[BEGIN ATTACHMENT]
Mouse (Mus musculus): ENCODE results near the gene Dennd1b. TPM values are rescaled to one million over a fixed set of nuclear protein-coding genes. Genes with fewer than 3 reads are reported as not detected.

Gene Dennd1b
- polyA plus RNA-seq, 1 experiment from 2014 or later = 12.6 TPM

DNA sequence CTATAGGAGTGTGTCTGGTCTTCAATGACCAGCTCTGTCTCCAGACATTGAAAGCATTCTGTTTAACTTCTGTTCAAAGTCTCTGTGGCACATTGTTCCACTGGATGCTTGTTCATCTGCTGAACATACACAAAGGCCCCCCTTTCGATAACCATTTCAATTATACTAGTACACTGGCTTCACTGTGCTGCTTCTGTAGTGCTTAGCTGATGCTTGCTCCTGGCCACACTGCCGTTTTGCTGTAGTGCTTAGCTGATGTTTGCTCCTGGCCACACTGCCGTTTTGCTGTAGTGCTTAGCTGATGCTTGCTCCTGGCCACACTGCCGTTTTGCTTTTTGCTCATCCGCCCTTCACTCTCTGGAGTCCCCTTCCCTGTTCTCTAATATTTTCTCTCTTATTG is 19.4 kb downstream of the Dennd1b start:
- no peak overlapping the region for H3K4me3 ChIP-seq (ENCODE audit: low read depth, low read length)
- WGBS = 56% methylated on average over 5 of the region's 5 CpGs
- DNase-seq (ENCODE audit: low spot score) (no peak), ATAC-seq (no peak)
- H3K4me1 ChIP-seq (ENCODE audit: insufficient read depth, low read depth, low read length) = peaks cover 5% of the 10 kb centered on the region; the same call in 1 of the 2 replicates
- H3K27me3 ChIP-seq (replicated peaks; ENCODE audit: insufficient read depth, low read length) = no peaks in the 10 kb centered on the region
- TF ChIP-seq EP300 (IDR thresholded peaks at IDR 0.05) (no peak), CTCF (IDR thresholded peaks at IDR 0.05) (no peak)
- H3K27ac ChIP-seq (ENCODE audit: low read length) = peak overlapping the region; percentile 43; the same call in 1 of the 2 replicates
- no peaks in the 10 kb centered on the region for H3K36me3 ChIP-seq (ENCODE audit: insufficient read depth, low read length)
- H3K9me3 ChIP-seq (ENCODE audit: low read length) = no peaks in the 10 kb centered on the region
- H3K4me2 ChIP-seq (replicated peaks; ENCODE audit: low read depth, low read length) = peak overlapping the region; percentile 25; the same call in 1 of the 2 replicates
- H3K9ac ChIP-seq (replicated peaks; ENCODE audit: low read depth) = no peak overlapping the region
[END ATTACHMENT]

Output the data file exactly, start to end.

Mouse (Mus musculus): ENCODE results near the gene Dennd1b. TPM values are rescaled to one million over a fixed set of nuclear protein-coding genes. Genes with fewer than 3 reads are reported as not detected.

Gene Dennd1b
- polyA plus RNA-seq, 1 experiment from 2014 or later = 12.6 TPM

DNA sequence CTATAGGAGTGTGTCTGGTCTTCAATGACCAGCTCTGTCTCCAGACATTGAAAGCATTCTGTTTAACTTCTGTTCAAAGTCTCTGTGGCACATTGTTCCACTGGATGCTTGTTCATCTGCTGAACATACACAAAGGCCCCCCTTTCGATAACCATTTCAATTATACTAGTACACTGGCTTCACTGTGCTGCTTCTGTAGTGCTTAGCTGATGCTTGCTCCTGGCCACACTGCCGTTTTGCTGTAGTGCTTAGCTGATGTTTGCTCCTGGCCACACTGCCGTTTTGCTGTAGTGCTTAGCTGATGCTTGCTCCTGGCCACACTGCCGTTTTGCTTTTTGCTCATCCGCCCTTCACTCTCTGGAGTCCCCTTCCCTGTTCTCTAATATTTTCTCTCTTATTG is 19.4 kb downstream of the Dennd1b start:
- no peak overlapping the region for H3K4me3 ChIP-seq (ENCODE audit: low read depth, low read length)
- WGBS = 56% methylated on average over 5 of the region's 5 CpGs
- DNase-seq (ENCODE audit: low spot score) (no peak), ATAC-seq (no peak)
- H3K4me1 ChIP-seq (ENCODE audit: insufficient read depth, low read depth, low read length) = peaks cover 5% of the 10 kb centered on the region; the same call in 1 of the 2 replicates
- H3K27me3 ChIP-seq (replicated peaks; ENCODE audit: insufficient read depth, low read length) = no peaks in the 10 kb centered on the region
- TF ChIP-seq EP300 (IDR thresholded peaks at IDR 0.05) (no peak), CTCF (IDR thresholded peaks at IDR 0.05) (no peak)
- H3K27ac ChIP-seq (ENCODE audit: low read length) = peak overlapping the region; percentile 43; the same call in 1 of the 2 replicates
- no peaks in the 10 kb centered on the region for H3K36me3 ChIP-seq (ENCODE audit: insufficient read depth, low read length)
- H3K9me3 ChIP-seq (ENCODE audit: low read length) = no peaks in the 10 kb centered on the region
- H3K4me2 ChIP-seq (replicated peaks; ENCODE audit: low read depth, low read length) = peak overlapping the region; percentile 25; the same call in 1 of the 2 replicates
- H3K9ac ChIP-seq (replicated peaks; ENCODE audit: low read depth) = no peak overlapping the region